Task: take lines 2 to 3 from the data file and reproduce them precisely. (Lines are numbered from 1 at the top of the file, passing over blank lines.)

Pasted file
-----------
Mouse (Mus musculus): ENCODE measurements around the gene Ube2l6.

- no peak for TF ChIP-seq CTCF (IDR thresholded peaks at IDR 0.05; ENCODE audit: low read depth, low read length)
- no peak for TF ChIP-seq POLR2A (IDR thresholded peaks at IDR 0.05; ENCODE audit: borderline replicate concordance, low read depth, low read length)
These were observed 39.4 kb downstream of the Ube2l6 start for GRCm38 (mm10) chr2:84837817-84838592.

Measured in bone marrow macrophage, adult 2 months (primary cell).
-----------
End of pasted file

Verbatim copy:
- no peak for TF ChIP-seq CTCF (IDR thresholded peaks at IDR 0.05; ENCODE audit: low read depth, low read length)
- no peak for TF ChIP-seq POLR2A (IDR thresholded peaks at IDR 0.05; ENCODE audit: borderline replicate concordance, low read depth, low read length)